Pubdate: Sat, 26 Jun 2004
Source: Times Of Malta (Malta)
Copyright: 2004 Allied Newspapers Limited
Author: Cynthia Busuttil


International Day Against Drugs

Countries around the globe today reunite to celebrate the International Day
Against Drug Abuse and Illicit Drug Trafficking, organised by the United

The theme, Drugs: Treatment Works, chosen by the UN this year focuses on the
efficacy of treatment and emphasises its importance and effectiveness.

In Malta the drug problem is being tackled on two levels, that of
policy-making and service provision, Family and Social Solidarity Minister
Dolores Cristina told The Times.

She explained that on the policy level the ministry has set up a National
Commission Against the Abuse of Drugs, Alcohol and other Dependencies.
Consisting of a number of specialists, this commission advises the minister
on policies related to drug use and misuse.

"Currently, the commission is engaged in an EU-funded twinning programme
with the Netherlands to set up a National Focal Point, whose role is that of
collating drug-related data in order to provide a sounder evidence base for
national policies regarding both supply and demand reduction of drugs," she

With regard to the service provision, the minister said the national agency
against drugs and alcohol abuse, Sedqa, for which the ministry is
responsible, has for the last 10 years been at the forefront of the
prevention, treatment and care of persons with problems related to drug
misuse and their families.

The ministry also provides financial grants to non-governmental
organisations, including Caritas and the OASI Foundation, which are involved
in the treatment and care of persons with drug-related problems.

The United Nations Office on Drugs and Crime (UNODC) said it hopes to
diminish the stigma attached to drug users by showing the possibilities for
a positive future through the use of individuals who have successfully
completed treatment.

The European Monitoring Centre for Drugs and Drug Addiction (EMCDDA)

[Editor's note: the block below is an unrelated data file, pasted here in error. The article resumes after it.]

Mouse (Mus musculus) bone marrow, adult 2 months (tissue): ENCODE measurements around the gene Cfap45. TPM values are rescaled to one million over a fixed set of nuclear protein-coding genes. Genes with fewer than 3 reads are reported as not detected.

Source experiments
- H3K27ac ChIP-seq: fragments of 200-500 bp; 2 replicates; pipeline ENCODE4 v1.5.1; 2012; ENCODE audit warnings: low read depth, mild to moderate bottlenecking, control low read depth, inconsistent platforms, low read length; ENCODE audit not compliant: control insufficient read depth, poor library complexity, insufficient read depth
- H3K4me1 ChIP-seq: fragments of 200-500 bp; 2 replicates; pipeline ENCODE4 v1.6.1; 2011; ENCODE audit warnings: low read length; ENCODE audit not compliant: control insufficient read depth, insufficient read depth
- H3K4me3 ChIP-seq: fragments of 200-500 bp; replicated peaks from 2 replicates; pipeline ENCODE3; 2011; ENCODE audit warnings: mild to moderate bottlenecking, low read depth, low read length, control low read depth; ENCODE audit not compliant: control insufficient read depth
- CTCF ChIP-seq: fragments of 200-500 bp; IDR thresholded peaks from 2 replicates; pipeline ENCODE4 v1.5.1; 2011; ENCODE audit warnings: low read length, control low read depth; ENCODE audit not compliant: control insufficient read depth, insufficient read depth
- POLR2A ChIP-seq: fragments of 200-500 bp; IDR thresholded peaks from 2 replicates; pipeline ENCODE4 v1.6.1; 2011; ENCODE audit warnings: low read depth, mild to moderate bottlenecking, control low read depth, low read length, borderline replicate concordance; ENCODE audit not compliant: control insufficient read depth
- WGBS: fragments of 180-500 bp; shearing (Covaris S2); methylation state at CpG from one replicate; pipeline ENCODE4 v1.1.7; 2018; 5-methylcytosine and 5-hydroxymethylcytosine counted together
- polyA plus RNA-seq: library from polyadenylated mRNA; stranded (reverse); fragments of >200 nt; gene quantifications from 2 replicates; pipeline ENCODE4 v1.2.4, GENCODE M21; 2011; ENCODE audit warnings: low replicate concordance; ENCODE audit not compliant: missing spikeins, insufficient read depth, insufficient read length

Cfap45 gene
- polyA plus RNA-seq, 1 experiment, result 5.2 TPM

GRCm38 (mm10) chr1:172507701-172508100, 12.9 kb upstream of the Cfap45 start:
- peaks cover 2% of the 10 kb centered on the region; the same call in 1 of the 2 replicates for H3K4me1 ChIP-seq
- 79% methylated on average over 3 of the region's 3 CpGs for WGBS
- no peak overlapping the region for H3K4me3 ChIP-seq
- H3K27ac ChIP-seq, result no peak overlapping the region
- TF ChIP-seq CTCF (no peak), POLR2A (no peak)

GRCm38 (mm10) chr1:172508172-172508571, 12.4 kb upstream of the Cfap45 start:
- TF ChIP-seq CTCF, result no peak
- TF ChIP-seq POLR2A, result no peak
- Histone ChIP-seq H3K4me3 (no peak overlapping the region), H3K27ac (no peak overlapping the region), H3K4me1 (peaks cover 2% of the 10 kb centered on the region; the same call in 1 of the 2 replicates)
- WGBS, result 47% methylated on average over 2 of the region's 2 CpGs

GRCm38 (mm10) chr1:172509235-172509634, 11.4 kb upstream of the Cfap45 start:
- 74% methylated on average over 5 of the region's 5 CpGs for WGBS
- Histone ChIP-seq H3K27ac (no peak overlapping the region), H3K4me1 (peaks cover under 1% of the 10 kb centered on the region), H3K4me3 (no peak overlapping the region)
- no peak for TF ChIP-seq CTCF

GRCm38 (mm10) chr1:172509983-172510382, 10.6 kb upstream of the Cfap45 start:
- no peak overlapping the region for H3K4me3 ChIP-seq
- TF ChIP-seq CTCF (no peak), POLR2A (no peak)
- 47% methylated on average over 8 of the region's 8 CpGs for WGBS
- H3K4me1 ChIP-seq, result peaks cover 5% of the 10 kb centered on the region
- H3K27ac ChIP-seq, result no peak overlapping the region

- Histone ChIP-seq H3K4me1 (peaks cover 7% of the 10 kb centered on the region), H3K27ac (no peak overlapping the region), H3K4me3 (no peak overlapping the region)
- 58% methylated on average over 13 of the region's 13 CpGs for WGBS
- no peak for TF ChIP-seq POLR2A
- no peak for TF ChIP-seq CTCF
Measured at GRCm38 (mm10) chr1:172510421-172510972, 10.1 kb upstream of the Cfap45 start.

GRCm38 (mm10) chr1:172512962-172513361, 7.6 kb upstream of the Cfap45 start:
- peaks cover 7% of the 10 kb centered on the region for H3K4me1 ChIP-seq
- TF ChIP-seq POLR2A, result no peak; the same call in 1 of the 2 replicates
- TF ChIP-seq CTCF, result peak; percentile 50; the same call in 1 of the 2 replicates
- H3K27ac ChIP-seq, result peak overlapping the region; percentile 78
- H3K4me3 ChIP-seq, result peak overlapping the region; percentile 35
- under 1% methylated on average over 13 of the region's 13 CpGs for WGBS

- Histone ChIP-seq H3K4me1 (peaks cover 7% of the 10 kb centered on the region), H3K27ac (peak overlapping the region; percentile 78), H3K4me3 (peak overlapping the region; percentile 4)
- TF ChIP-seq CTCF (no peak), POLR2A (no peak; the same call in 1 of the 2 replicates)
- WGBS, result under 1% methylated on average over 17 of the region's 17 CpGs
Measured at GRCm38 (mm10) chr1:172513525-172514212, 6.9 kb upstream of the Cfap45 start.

reiterated the UN's belief that treatment for drug dependence in the EU is
more "available, accessible and diverse".

The centre said figures from the 15 countries which were EU members before
May, covering the four years between 1999 - 2003, show substantial increases
in the services available.

The EMCDDA said drug abuse and dependence are chronic disorders, with the
risk of relapsing after treatment being an ever-present concern. It said
addiction treatment needs to be organised as a long-term, phased response
though the use of a combination of approaches.

In his message for the occasion, UN secretary general Kofi Annan said one of
the most damaging misconceptions about drug use is that it is a permanent

"The truth is that treatment for drug abuse can work and can restore value
and dignity to a person's life," he said, adding that the theme for this
year aimed to correct this misconception.

Asked how Malta was adhering to the UN's and the EMCDDA's theme of treatment
for drugs, Ms Cristina said the EU's drug strategy for 2000 - 2004 aimed to
substantially increase the accessibility of treatment.

"Malta has been very successful in this area. More of the drug users are now
seeking treatment. It is estimated that just under two-thirds of those using
drugs have sought treatment from one of the service-providers available,"
she said. 
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